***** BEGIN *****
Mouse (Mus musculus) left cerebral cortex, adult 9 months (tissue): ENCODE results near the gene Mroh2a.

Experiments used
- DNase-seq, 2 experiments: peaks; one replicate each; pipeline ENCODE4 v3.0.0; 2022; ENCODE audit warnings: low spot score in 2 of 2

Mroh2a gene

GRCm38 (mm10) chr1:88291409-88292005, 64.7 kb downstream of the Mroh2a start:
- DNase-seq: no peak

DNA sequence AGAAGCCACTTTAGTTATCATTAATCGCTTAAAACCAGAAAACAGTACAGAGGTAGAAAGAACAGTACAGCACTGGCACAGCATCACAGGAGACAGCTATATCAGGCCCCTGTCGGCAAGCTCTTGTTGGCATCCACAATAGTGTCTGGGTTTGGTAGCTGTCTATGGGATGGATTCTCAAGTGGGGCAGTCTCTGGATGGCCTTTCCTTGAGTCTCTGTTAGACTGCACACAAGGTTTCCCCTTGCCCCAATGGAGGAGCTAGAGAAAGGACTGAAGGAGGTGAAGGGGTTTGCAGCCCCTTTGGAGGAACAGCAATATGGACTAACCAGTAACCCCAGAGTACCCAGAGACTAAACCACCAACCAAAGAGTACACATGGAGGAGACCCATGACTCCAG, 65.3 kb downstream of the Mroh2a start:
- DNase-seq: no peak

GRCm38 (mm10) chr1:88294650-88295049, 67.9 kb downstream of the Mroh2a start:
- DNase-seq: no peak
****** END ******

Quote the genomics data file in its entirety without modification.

Mouse (Mus musculus) left cerebral cortex, adult 9 months (tissue): ENCODE results near the gene Mroh2a.

Experiments used
- DNase-seq, 2 experiments: peaks; one replicate each; pipeline ENCODE4 v3.0.0; 2022; ENCODE audit warnings: low spot score in 2 of 2

Mroh2a gene

GRCm38 (mm10) chr1:88291409-88292005, 64.7 kb downstream of the Mroh2a start:
- DNase-seq: no peak

DNA sequence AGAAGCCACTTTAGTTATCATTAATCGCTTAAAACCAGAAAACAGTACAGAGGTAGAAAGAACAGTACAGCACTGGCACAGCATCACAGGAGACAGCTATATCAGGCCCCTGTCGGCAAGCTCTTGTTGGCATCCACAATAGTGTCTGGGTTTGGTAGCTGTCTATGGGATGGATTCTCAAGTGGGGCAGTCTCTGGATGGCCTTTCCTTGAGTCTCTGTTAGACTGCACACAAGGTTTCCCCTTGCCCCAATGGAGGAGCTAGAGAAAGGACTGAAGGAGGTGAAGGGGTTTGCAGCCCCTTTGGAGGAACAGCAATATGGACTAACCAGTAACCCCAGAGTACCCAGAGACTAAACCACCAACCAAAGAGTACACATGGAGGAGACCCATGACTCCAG, 65.3 kb downstream of the Mroh2a start:
- DNase-seq: no peak

GRCm38 (mm10) chr1:88294650-88295049, 67.9 kb downstream of the Mroh2a start:
- DNase-seq: no peak